New Security Measures for .gov Domains: How They Could Help Your Organization

By Staff Contributor on November 6, 2019

DNS is a fundamentally insecure protocol, and DNS hijacking is becoming a common weapon in attackers’ arsenals. To mitigate this problem, the U.S. government’s DotGov domain registrar (responsible for providing .gov domains to local, municipal, and state government entities) has a new policy regarding changes to domain records.

It’s simple: DotGov will send automatically generated system emails to the contacts associated with a domain when any changes are made. It doesn’t matter where the modification came from; whether it was a legitimate change made by a government employee or a malicious one made by a bad actor, the email gets sent.

This places a hurdle in the way of any attacker who wishes not to be discovered. If a modification to DNS is made, the owner of the domain will be immediately aware. Previously, it might have taken them some time to realize and figure out how to revert it, which could give an attacker plenty of time to carry out any malicious actions facilitated by this DNS modification.

This is particularly relevant to American governments in the context of the last few months, since the United States and Iran have been engaged in a series of online conflicts. This has included a sophisticated campaign of DNS hijacking attributed to Iran. By taking over domain names, the attackers were able to redirect a great many services through systems they controlled. This enabled a stealthy man-in-the middle attack, intercepting email, passwords, and unknown amounts of sensitive data from corporations, governments, and individuals.

You may not belong to a government organization, but these kinds of attacks cast a wide net, and private companies can easily be collateral damage. This brings us back to DotGov’s notification email. It’s important to consider whether this (or something like it) can be implemented with the registrars for your domains.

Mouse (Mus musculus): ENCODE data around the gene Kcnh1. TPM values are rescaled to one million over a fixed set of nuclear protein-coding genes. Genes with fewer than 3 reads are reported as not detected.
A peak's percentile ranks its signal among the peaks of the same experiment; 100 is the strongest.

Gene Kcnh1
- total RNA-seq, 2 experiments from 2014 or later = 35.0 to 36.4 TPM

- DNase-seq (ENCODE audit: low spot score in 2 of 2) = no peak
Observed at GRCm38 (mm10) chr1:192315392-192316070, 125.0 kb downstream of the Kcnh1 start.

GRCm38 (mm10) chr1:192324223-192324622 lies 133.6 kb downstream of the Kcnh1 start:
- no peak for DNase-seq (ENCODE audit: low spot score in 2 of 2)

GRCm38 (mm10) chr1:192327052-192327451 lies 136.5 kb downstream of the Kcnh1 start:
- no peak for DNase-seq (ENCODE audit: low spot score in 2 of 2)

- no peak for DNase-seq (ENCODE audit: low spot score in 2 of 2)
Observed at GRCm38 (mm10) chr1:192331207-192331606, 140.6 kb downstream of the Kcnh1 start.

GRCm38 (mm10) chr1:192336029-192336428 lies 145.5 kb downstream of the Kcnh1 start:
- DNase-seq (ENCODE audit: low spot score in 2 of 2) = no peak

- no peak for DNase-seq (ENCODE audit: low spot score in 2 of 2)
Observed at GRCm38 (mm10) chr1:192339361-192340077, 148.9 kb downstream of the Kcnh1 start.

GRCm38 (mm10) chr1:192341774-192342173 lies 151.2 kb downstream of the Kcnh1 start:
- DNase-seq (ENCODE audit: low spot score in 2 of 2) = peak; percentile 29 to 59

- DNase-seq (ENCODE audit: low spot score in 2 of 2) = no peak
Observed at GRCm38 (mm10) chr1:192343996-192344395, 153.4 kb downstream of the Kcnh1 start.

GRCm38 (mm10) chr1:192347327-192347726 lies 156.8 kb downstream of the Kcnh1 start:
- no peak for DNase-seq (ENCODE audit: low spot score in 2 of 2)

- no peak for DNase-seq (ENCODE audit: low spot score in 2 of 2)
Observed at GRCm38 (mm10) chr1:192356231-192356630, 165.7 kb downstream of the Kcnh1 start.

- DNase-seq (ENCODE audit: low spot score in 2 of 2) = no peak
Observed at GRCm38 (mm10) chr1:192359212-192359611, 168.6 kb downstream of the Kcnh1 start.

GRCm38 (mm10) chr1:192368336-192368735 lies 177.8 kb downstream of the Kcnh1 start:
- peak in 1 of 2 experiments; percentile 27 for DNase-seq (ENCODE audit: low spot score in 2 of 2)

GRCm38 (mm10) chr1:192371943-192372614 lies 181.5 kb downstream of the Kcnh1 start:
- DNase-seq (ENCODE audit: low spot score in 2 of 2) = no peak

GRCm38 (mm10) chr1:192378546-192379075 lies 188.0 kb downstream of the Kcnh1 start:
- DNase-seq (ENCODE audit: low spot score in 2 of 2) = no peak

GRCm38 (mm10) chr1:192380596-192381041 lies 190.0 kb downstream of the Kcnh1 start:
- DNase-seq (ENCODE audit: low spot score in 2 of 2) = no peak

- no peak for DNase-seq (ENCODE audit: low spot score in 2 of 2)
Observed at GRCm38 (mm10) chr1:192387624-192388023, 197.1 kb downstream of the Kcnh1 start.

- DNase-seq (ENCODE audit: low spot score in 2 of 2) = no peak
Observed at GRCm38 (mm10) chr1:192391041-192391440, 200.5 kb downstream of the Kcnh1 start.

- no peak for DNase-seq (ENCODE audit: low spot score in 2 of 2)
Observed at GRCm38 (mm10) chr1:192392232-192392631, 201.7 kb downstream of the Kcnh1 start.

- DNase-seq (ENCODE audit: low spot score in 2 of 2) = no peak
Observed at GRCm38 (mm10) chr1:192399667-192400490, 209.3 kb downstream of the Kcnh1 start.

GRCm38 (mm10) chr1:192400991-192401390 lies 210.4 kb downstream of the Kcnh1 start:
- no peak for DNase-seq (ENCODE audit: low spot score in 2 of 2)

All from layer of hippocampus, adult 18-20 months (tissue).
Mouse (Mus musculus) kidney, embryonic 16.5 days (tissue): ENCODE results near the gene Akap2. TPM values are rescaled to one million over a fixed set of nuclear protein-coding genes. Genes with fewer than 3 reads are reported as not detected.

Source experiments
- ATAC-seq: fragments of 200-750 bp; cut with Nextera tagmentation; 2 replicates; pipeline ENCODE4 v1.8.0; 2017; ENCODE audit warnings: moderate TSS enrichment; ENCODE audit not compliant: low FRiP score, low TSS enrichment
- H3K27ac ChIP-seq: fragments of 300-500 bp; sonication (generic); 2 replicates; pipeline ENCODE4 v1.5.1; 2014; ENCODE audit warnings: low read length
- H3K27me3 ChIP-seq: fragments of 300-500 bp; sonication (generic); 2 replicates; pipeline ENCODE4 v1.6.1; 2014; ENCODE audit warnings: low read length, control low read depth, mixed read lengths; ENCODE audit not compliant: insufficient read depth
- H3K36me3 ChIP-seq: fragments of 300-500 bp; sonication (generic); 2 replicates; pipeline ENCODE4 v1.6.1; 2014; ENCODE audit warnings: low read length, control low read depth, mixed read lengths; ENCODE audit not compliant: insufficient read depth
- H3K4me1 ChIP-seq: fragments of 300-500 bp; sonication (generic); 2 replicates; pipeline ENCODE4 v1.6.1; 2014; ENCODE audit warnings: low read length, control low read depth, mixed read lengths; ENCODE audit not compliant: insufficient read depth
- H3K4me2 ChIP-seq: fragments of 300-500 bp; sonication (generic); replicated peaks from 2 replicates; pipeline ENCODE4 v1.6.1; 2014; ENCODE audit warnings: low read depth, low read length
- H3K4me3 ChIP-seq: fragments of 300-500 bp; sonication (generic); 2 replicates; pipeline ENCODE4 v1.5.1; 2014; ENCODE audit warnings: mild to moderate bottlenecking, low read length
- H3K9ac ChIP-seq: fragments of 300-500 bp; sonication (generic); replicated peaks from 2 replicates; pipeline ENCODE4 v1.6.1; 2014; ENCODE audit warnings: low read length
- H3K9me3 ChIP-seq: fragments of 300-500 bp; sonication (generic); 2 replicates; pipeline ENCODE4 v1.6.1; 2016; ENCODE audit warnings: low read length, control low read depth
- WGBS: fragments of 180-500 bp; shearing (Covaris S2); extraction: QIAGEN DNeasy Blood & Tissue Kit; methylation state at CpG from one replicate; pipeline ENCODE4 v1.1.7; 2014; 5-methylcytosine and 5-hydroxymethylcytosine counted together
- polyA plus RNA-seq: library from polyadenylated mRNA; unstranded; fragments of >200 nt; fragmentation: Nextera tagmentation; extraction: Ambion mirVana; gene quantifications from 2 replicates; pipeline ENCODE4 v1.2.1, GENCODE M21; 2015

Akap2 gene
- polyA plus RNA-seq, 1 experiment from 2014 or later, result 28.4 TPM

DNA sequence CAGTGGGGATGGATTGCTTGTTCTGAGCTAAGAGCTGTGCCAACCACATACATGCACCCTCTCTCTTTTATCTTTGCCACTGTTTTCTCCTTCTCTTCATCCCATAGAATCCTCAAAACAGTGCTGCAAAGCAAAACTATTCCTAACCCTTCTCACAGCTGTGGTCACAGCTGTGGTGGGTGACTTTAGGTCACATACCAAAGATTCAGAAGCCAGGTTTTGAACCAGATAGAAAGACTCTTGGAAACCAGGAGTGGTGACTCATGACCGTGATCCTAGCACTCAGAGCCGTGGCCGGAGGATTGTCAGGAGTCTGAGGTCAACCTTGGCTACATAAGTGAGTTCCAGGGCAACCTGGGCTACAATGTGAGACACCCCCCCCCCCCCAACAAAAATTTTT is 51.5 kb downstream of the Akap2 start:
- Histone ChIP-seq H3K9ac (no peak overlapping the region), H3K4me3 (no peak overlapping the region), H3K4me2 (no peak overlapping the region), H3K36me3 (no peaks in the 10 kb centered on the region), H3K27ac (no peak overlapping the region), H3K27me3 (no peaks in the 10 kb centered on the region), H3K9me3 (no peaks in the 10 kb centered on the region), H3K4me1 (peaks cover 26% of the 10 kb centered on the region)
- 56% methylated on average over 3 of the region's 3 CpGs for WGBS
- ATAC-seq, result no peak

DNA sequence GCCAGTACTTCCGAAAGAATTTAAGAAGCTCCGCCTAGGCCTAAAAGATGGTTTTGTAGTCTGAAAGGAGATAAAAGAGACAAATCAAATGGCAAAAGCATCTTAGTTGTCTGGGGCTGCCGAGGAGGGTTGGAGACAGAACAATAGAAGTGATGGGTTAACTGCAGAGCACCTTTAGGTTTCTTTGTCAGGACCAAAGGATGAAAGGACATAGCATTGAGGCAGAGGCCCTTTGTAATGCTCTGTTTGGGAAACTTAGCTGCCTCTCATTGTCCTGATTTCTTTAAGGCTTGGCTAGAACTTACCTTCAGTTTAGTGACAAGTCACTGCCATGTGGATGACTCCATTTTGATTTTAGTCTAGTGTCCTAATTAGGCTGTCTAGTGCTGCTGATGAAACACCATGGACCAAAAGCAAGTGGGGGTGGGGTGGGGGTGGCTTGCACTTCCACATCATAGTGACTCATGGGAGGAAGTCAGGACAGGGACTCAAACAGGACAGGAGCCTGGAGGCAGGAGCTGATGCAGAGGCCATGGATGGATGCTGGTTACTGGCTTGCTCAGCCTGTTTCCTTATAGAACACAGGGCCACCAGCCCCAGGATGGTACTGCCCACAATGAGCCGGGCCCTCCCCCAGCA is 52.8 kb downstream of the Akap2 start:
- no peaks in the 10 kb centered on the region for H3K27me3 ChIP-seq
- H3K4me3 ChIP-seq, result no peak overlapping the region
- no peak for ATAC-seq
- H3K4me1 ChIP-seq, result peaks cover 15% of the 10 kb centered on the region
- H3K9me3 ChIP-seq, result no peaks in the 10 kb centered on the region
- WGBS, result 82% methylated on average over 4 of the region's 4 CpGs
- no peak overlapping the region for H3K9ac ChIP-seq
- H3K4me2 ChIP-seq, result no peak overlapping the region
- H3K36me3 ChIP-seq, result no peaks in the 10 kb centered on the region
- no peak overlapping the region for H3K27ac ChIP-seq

Some commercial domain registrars already do this, but it isn’t mandatory or universal. This is partly because many individual network administrators have their own solution for tracking DNS changes. They use a script to regularly poll the DNS record, compare it to what it’s supposed to be, and notify the administrator if there’s a discrepancy. This is effective, as far as it goes. However, the new DotGov policy reminds us not everyone does IT the same way.

Small organizations may not have a dedicated network administrator, relying instead on a generalist IT person to take care of everything. And the rise of *-as-a-Service cloud offerings means that, in some organizations, there have been changes to who does the ordering and deployment of services. This might be a developer, a manager, or anyone with a company credit card. Thus, the person listed as a contact in the DNS record may not be involved in network administration—in fact, they might not have any IT training at all.

So, the question is who (if anyone) is informed of changes to your organization’s DNS records? Will this person know what to do about an alert if they get one? Perhaps your notification email could contain information on not just what happened, but how to immediately mitigate the action. In this way, even someone who isn’t technically literate could revert any malicious or accidental DNS modifications quickly, easily, and safely—or at least know who to contact for help.

It’s also worth considering how this concept could be extended. Organizations can (and should) implement a similar policy not only for their external, customer-facing domains, but for their API and update domains, as well as mail and any internal domains. Additionally, this could be extended to other services, such as sending an email when a major change occurs to the source code of one of your websites or notifying you when there’s a new login to one of your servers.

A simple email can’t protect against all DNS attacks; a victim’s machine is still vulnerable to any DNS servers advertised via DHCP if it’s configured to use them. All the notification policies in the world do little if a victim’s machine trusts an unverified DNS server to answer queries. However, there are technologies to help there, such as DNSSEC or DNS over HTTPS enforcement, which are discussed elsewhere on this site.

For more in-depth information on the nation-state-level DNS hijacking attacks, including additional prevention tactics, check out this article by security researchers at FireEye.

DNS modification notifications are an important step to avoid malicious DNS attacks. Combined with a properly configured firewall and two-factor authentication on your registrar’s settings, as well as proactive security updates to DNS software, the risk of such attacks can be significantly reduced.

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